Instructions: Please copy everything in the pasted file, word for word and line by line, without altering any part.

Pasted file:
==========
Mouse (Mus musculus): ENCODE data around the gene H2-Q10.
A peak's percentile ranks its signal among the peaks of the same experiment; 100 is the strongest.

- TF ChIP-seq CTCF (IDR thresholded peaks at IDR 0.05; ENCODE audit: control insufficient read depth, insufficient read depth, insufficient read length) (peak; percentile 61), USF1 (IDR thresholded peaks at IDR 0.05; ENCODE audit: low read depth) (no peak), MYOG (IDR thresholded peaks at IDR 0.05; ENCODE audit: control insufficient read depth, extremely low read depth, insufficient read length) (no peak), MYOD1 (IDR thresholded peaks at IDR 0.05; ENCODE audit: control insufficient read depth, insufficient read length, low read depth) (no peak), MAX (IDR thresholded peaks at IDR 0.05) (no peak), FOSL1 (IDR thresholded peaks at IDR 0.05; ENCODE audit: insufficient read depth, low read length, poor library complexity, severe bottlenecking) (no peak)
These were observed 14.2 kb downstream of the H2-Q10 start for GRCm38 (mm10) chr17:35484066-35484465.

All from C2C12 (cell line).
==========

Mouse (Mus musculus): ENCODE data around the gene H2-Q10.
A peak's percentile ranks its signal among the peaks of the same experiment; 100 is the strongest.

- TF ChIP-seq CTCF (IDR thresholded peaks at IDR 0.05; ENCODE audit: control insufficient read depth, insufficient read depth, insufficient read length) (peak; percentile 61), USF1 (IDR thresholded peaks at IDR 0.05; ENCODE audit: low read depth) (no peak), MYOG (IDR thresholded peaks at IDR 0.05; ENCODE audit: control insufficient read depth, extremely low read depth, insufficient read length) (no peak), MYOD1 (IDR thresholded peaks at IDR 0.05; ENCODE audit: control insufficient read depth, insufficient read length, low read depth) (no peak), MAX (IDR thresholded peaks at IDR 0.05) (no peak), FOSL1 (IDR thresholded peaks at IDR 0.05; ENCODE audit: insufficient read depth, low read length, poor library complexity, severe bottlenecking) (no peak)
These were observed 14.2 kb downstream of the H2-Q10 start for GRCm38 (mm10) chr17:35484066-35484465.

All from C2C12 (cell line).